Rates Soar As Rate Hike Discussion Persists

Mortgage rates increased again last week due to signs that beating inflation may take a while.

Officials at Freddie Mac reported Thursday that the 30-year fixed-rate mortgage averaged 6.79%, up from 6.57% the week prior.

A year ago at this time, the 30-year FRM averaged 5.09%.

The 15-year fixed-rate mortgage also spiked from 5.97% to 6.18%. A year ago, it averaged 4.32%.

“Mortgage rates jumped this week, as a buoyant economy has prompted the market to price-in the likelihood of another Federal Reserve rate hike,” said Sam Khater, Freddie Mac’s Chief Economist.

Federal officials have hinted that the Central Bank is considering further interest rate hikes later in the year, even if they skip one in June.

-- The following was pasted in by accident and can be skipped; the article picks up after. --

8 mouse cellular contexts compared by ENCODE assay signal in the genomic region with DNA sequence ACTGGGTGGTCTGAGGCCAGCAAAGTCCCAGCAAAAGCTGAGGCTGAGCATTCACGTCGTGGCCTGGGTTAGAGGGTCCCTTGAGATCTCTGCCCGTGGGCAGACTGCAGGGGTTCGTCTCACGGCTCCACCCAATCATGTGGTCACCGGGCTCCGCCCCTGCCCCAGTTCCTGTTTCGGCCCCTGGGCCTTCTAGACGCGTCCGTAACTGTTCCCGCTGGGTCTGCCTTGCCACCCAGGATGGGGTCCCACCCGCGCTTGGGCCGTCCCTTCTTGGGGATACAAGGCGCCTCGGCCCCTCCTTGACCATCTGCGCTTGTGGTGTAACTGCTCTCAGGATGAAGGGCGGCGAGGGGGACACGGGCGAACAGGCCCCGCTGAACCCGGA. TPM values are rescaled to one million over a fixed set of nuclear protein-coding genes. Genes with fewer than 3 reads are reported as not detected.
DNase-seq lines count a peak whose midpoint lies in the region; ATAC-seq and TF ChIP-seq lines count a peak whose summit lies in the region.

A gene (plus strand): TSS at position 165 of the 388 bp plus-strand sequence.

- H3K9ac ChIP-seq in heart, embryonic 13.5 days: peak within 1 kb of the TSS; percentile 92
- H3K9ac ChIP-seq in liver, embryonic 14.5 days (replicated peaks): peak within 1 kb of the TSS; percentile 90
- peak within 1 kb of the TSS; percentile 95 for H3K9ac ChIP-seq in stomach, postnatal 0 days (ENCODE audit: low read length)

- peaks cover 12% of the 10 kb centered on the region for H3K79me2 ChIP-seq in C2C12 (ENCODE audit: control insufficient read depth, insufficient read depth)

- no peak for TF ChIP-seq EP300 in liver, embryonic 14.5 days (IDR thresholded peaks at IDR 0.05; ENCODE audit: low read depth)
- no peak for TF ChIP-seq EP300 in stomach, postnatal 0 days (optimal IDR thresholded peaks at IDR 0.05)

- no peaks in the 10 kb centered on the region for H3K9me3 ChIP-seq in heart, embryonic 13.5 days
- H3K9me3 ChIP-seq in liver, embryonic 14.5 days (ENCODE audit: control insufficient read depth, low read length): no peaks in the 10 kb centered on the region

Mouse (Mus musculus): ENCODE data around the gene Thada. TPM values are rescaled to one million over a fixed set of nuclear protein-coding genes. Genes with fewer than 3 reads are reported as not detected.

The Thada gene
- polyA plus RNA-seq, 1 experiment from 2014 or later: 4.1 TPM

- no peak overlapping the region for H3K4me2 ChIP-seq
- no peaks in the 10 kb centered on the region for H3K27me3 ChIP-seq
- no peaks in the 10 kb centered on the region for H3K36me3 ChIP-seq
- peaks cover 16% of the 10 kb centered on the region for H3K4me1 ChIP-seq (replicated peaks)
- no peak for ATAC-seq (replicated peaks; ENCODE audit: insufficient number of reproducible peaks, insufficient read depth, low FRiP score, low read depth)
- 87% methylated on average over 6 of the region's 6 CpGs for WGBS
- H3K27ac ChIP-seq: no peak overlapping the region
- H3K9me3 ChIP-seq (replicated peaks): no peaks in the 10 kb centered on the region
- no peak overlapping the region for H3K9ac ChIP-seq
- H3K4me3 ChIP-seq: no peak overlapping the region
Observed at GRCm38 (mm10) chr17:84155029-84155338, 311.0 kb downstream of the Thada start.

Fed Governor Philip Jefferson said in a speech this week that “skipping a rate hike at a coming meeting would allow [Fed policymakers] to see more data before making decisions” about other increases.

Federal Reserve Bank of Philadelphia President Patrick Harker made similar comments, endorsing a pause in June to “let some things resolve themselves” before making another move.

The Fed has raised rates by five points in the last fourteen months in its fight against inflation, pushing its benchmark to 5.1%, the highest in 16 years. Harker noted that while the Fed is succeeding, disinflation is happening at a much slower pace than expected.

Analysts expect the Central Bank to cut the federal funds rate sometime toward the end of 2023. Mortgage rates in specific should follow inflation down over the next year, though predications vary about how long that will take.

Until rates come down, unaffordability will continue to put pressure on the housing market.

“Although there has been a steady flow of purchase demand around rates in the low to mid six percent range, that demand is likely to weaken as rates approach seven percent,” Khater added.

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